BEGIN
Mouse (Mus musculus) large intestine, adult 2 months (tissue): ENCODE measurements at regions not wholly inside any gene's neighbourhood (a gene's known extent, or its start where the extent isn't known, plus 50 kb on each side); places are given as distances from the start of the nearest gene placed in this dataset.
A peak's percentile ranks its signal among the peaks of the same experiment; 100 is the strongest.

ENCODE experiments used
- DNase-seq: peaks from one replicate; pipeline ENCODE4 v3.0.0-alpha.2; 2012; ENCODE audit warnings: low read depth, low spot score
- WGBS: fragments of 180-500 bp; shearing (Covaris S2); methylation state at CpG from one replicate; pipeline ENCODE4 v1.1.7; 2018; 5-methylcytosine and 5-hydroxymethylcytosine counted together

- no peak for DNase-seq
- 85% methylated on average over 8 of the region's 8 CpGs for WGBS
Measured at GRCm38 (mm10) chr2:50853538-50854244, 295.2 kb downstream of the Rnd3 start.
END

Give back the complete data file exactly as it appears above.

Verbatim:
Mouse (Mus musculus) large intestine, adult 2 months (tissue): ENCODE measurements at regions not wholly inside any gene's neighbourhood (a gene's known extent, or its start where the extent isn't known, plus 50 kb on each side); places are given as distances from the start of the nearest gene placed in this dataset.
A peak's percentile ranks its signal among the peaks of the same experiment; 100 is the strongest.

ENCODE experiments used
- DNase-seq: peaks from one replicate; pipeline ENCODE4 v3.0.0-alpha.2; 2012; ENCODE audit warnings: low read depth, low spot score
- WGBS: fragments of 180-500 bp; shearing (Covaris S2); methylation state at CpG from one replicate; pipeline ENCODE4 v1.1.7; 2018; 5-methylcytosine and 5-hydroxymethylcytosine counted together

- no peak for DNase-seq
- 85% methylated on average over 8 of the region's 8 CpGs for WGBS
Measured at GRCm38 (mm10) chr2:50853538-50854244, 295.2 kb downstream of the Rnd3 start.